Saturday, February 23, 2013

Top 12 (and 5 worst) Films of 2012

I know I've neglected my blog recently, but I'm trying to rebuild it. Starting with this post.

There were so many great movies this year that I've expanded the usual Top 10 list to 12. Huge jump, I know.

Honorable Mentions: Celeste and Jesse Forever, Killer Joe, Ted, The Avengers, Chronicle, Haywire, ParaNorman, Pitch Perfect

12. Lincoln - Daniel Day-Lewis aside, maybe I wasn't feeling this movie as much as everyone else seems to be.  I really enjoyed how they focused on one particular story instead of jumping around to other parts of Lincoln's life, but some parts just weren't gelling for me.

11. Bernie - Jack Black's best role to date. Might not be saying much career-wise, but his performance in this movie is outstanding. Bernie is a very funny and somehow compelling dark comedy about the death of a terrible old woman.

10. Silver Linings Playbook - While the film itself might be a little too Hollywood, every performance is unbelievable. Bradley Cooper and Jennifer Lawrence turned in their best showings of their careers, Jacki Weaver continues to be a great character actress and Robert De Niro returned to form. If he doesn't win the Oscar, I'll be upset.

9. The Cabin in the Woods - What a mindf--k of a movie. I can't say much about this horror movie, but I can say that it's not a conventional horror movie. And Joss Whedon is the man.

8. Flight - This is one of those films that I kept thinking about for a while before coming to a conclusion: It's fantastic. Denzel Washington plays such a flawed person that's hard to root for, even though you know you should. It has the viewer make their own ethical choice.

7. The Dark Knight Rises - The final chapter of Christopher Nolan's Batman trilogy was a fitting end for the Caped Crusader. Sure it dragged a bit, but all of the characters kept me involved throughout. Also, Michael Caine gives a speech to Christian Bale that will go down as one of the best scenes in the series.

6. Django Unchained - Apparently I'm in the minority here, but this isn't better than Inglourious Basterds. That being said, this is a great film. A revenge flick that keeps the jokes comin'. What more can you ask for from Quentin Tarantino?

5. Moonrise Kingdom - Critics' choice for Wes Anderson's best film since Rushmore. Personally, it's his best flick since The Life Aquatic. The unknown kids played the leads to perfection, and Bill Murray, Bruce Willis and Edward Norton are great in their supporting roles.

4. Argo - It still boggles my mind how Ben Affleck was not nominated for Best Director. This thriller has everything from edge-of-your-seat action to laugh-out-loud comedy. Affleck does a serviceable job as the lead, but it's Alan Arkin who steals the show every time he's on screen.

3. Skyfall - Two of Daniel Craig's Bond films are two of my top 3 Bond films of all time. And Skyfall takes the No. 1 spot on that list. Javier Bardem plays a terrific villain, but what I love most about these movies is how we get to learn about who James Bond was before he become 007.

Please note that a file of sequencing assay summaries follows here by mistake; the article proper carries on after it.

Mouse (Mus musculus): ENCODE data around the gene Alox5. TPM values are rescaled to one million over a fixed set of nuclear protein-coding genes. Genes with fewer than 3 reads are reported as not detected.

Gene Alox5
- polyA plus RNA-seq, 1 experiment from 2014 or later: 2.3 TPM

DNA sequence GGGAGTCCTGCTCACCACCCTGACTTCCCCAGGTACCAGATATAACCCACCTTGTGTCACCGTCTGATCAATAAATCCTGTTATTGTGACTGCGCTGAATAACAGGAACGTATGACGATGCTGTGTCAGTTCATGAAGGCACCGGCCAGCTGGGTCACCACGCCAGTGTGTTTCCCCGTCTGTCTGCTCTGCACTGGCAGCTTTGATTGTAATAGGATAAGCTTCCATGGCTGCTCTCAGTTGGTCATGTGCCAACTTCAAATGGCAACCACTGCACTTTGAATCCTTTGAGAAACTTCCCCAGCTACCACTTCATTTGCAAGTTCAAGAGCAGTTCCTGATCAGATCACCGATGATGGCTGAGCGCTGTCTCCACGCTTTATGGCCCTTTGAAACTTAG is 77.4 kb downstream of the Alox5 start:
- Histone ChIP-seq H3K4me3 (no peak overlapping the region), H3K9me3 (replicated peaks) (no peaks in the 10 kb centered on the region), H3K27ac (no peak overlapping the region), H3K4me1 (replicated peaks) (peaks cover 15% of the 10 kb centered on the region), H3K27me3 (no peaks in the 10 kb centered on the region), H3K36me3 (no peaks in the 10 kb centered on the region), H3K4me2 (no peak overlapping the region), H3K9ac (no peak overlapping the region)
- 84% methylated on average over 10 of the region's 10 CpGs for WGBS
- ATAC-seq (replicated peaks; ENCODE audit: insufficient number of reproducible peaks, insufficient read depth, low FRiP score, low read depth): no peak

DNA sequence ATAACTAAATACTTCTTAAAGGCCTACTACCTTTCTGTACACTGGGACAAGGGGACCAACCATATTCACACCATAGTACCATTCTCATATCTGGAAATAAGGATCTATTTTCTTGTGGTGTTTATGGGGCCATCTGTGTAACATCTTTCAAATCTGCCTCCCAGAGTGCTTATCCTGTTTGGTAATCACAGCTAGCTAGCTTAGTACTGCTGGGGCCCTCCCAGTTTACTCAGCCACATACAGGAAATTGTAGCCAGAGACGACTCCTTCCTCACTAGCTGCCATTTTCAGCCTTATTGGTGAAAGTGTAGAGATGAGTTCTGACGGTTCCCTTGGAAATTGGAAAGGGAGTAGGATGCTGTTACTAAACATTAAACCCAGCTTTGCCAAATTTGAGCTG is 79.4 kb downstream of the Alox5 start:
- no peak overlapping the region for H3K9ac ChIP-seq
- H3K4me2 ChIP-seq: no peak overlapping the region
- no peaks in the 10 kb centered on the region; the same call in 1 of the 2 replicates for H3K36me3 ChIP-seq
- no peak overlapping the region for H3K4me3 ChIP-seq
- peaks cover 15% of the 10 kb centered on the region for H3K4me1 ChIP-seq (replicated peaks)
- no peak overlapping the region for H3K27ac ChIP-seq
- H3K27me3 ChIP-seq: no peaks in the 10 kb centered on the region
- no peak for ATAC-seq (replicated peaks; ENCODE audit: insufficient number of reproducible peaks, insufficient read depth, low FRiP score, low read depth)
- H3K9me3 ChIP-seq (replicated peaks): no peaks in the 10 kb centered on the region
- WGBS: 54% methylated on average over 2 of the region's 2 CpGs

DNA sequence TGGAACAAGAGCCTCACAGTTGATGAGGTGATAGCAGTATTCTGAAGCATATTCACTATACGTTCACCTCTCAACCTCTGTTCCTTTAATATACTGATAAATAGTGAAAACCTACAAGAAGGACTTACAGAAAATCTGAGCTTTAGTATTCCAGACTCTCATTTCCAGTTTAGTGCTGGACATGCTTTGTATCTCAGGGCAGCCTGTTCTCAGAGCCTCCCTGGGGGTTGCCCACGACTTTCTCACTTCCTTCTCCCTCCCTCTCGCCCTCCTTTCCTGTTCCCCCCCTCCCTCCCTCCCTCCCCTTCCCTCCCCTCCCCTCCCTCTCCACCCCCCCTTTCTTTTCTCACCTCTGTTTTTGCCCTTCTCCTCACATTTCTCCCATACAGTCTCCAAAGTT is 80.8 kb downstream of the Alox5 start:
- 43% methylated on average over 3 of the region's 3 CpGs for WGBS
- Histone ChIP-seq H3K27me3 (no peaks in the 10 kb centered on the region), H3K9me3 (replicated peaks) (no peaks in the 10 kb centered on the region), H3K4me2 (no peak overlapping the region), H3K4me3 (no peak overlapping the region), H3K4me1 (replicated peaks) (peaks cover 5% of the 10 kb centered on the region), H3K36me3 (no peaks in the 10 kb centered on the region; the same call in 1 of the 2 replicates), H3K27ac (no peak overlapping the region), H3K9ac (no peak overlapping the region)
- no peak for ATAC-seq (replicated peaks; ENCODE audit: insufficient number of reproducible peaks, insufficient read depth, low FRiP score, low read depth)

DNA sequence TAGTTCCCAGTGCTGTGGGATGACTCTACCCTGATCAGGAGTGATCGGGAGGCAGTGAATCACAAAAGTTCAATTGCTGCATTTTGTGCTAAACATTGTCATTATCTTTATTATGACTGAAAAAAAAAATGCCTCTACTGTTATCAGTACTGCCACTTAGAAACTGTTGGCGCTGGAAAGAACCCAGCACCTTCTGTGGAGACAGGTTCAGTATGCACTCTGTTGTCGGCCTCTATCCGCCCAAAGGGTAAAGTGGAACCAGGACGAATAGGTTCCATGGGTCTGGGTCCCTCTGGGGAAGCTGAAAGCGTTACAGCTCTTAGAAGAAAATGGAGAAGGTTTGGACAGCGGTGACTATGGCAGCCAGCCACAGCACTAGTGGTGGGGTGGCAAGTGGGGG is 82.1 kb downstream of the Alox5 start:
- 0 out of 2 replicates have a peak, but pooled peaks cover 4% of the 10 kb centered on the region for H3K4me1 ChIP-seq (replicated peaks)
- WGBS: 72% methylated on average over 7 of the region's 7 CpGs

2. Looper - I'm a sucker for time travel movies, and this one took the genre to another level for me. Obviously the theme is that "everything is connected," but how the characters arrive at this moral is fantastic. This should have been nominated for a Screenplay Oscar. Plus, it has one of the creepiest torture scenes on film.

1. Zero Dark Thirty - Kathryn Bigelow is a master at keeping the audience on the edge of their seats. Despite knowing how the film ends, she actually makes you wonder "Are they gonna get him?" Even the scenes where Maya is stuck at the office keep you involved and intrigued. Also, Jessica Chastain should be a lock for Best Actress.

Now, the Bottom 5:

5. This Means War - There are no likable characters in this. They are either conniving, narcissistic or just a flat-out terrible person. That being said, I did laugh at this more than I should have.

4. Magic Mike - I love Steven Soderbergh, but this is one of his worst. This film cannot decide what type of movie it wants to be. Is it a light-hearted comedy that's a little risque, or is it a tension-filled drama that borders on tragic? Who knows. More importantly, who cares.

3. American Reunion - The third spot on this list begins a trend of me being horribly disappointed. The trailers for this gave me hope. But all of that was dashed shortly after the opening title sequence. Dull storylines and even duller jokes make you miss the 1999 original. Then again, anything's better than American Wedding.

2. Promised Land - Matt Damon. John Krasinski. Frances McDormand. Controversial subject matter. Political undertones. All the ingredients for a compelling film are there, but this is an all-around disaster. The storyline failed almost immediately, and none of the characters are worth their screen time. This movie should not be on anyone's "Must See" list.

1. The Hobbit: An Unexpected Journey - First things first, this is not the worst movie in my Bottom 5. But it takes the No. 1 spot because it was a massive disappointment. Peter Jackson spent so much time working on the sets and graphics that he forgot character development altogether. I know there are supposed to be a dozen or so dwarves that go with Bilbo on his journey but without character development, don't ask me to care when any of them are in peril.

Thoughts? Feel free to post your favorite films.